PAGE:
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Citation
Rathore, O.S., Faustino, A., Prudêncio, P., Van Damme, P., Cox, C.J., Martinho, R.G. (2016). Absence of N-terminal acetyltransferase diversification during evolution of eukaryotic organisms.  Sci. Rep. 6(): 21304.
FlyBase ID
FBrf0234437
Publication Type
Research paper
Abstract

Protein N-terminal acetylation is an ancient and ubiquitous co-translational modification catalyzed by a highly conserved family of N-terminal acetyltransferases (NATs). Prokaryotes have at least 3 NATs, whereas humans have six distinct but highly conserved NATs, suggesting an increase in regulatory complexity of this modification during eukaryotic evolution. Despite this, and against our initial expectations, we determined that NAT diversification did not occur in the eukaryotes, as all six major human NATs were most likely present in the Last Eukaryotic Common Ancestor (LECA). Furthermore, we also observed that some NATs were actually secondarily lost during evolution of major eukaryotic lineages; therefore, the increased complexity of the higher eukaryotic proteome occurred without a concomitant diversification of NAT complexes.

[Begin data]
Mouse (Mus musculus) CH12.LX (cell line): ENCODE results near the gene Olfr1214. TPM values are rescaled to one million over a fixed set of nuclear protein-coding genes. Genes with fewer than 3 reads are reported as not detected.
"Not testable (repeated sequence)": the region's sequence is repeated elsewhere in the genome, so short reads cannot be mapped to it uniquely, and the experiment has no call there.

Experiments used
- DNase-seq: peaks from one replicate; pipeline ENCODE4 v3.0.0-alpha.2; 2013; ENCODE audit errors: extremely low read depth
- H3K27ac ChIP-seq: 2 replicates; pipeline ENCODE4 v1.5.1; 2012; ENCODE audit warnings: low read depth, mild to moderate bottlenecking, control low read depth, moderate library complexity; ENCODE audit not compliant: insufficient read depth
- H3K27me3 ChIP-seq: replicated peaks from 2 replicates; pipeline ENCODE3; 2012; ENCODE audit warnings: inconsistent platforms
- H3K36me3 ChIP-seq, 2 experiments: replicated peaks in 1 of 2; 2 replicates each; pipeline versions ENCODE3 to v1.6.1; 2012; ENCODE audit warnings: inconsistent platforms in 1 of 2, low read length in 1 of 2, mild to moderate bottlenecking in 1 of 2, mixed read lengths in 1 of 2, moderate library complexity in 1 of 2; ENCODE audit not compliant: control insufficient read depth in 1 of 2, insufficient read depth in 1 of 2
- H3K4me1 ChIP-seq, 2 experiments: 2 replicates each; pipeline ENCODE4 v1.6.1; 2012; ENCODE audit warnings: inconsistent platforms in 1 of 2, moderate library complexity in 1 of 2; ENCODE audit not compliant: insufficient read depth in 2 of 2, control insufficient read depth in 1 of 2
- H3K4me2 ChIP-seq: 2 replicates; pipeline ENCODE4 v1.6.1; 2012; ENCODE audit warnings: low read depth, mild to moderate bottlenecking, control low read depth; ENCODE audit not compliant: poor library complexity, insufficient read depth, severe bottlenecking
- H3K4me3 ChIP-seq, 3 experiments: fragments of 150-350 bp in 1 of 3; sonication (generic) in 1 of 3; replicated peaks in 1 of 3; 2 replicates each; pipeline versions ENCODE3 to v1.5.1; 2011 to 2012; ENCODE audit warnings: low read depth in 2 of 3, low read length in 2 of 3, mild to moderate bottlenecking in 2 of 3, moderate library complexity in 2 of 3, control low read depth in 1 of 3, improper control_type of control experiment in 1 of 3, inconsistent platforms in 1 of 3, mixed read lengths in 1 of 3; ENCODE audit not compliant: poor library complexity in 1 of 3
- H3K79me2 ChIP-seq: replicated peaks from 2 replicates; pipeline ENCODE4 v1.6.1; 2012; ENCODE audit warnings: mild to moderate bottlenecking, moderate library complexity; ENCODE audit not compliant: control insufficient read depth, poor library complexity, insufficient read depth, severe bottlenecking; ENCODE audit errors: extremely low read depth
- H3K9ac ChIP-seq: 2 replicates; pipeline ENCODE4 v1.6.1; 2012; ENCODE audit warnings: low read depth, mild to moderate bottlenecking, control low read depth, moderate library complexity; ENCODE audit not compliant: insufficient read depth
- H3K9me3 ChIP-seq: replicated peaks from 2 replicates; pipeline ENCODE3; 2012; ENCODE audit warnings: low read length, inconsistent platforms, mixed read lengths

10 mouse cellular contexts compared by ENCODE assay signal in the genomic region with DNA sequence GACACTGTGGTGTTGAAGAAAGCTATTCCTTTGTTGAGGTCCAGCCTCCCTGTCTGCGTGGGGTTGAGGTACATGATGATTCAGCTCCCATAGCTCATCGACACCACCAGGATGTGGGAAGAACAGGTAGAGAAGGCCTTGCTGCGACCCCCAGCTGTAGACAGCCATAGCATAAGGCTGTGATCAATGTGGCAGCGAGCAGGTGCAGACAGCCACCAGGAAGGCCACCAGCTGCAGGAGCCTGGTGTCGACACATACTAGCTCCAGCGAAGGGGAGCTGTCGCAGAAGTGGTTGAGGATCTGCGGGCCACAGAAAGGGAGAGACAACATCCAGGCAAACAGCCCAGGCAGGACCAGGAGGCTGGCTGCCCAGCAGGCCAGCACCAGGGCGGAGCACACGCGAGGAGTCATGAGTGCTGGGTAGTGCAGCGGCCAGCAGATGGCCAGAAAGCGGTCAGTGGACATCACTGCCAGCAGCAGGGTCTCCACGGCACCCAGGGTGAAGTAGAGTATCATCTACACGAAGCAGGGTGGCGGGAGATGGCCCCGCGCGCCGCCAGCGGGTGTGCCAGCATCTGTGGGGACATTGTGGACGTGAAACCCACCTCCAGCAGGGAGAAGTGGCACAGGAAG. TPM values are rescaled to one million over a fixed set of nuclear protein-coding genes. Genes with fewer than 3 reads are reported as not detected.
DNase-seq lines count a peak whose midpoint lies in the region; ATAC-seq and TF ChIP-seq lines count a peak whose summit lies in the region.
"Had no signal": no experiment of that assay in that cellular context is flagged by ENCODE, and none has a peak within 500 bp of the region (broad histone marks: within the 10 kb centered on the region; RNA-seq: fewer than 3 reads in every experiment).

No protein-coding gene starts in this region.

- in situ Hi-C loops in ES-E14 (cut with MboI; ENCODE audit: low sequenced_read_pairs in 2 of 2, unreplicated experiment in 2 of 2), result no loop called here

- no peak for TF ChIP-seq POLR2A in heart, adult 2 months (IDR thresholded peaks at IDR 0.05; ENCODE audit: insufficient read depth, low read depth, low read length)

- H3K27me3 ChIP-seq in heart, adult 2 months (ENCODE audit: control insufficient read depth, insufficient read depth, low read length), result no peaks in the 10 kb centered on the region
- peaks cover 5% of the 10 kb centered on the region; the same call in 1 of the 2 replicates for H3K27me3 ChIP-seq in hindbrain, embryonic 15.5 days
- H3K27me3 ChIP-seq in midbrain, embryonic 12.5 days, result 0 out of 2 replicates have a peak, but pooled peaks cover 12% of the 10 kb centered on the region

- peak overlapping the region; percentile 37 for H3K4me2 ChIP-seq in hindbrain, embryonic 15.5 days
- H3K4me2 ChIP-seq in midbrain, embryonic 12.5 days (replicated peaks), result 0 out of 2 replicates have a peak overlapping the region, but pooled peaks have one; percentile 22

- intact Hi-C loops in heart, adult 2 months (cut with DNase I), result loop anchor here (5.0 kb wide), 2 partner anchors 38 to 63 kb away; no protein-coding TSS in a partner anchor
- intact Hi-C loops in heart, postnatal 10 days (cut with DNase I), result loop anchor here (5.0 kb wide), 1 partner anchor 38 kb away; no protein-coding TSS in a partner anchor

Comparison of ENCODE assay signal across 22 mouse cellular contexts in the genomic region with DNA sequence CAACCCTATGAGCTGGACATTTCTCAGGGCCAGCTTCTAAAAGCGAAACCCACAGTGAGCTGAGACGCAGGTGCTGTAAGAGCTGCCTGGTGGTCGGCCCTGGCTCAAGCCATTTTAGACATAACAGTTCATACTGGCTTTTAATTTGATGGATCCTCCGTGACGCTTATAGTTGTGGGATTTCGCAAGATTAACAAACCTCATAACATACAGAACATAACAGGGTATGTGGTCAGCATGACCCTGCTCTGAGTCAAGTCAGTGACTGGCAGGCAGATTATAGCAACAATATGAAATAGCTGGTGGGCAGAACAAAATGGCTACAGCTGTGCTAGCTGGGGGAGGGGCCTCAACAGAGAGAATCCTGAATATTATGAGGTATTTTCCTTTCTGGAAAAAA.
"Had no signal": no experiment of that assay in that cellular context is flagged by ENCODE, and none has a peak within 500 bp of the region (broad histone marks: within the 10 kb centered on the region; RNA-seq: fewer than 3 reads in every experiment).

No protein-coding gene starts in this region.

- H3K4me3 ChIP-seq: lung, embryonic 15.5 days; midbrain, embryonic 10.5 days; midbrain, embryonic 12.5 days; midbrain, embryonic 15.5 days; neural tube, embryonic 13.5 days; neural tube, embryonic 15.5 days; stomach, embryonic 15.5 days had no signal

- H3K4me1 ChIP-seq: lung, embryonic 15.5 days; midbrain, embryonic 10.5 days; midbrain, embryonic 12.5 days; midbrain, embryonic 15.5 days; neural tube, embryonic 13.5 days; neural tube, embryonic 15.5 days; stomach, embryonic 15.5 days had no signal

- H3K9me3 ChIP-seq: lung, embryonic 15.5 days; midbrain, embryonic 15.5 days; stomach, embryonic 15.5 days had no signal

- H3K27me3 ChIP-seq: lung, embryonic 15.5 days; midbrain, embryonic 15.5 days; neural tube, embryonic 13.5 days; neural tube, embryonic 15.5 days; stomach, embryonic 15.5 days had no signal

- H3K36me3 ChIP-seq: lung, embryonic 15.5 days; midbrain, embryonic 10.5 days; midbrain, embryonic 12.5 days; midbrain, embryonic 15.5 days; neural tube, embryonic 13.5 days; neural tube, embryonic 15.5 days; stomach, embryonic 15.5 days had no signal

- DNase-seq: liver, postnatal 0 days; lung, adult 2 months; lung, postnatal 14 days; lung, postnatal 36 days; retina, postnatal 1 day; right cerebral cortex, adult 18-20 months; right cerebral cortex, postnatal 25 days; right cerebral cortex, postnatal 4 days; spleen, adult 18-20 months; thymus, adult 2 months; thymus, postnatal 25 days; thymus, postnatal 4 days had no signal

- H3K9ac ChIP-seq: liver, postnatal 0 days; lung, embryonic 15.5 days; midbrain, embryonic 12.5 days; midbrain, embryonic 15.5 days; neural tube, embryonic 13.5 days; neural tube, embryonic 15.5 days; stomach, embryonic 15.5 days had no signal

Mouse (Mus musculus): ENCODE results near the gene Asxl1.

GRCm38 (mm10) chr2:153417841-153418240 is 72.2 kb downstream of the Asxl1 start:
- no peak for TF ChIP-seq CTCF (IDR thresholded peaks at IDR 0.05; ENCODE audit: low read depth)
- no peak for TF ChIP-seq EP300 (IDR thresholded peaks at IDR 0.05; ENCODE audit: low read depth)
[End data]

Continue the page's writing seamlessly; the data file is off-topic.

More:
PubMed ID
PubMed Central ID
PMC4748286 (PMC) (EuropePMC)
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    Language of Publication
    English
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    Parent Publication
    Publication Type
    Journal
    Abbreviation
    Sci. Rep.
    Title
    Scientific reports
    ISBN/ISSN
    2045-2322
    Data From Reference
    Alleles (2)
    Gene Groups (5)
    Genes (30)
    Physical Interactions (4)
    Natural transposons (1)
    Experimental Tools (2)
    Transgenic Constructs (1)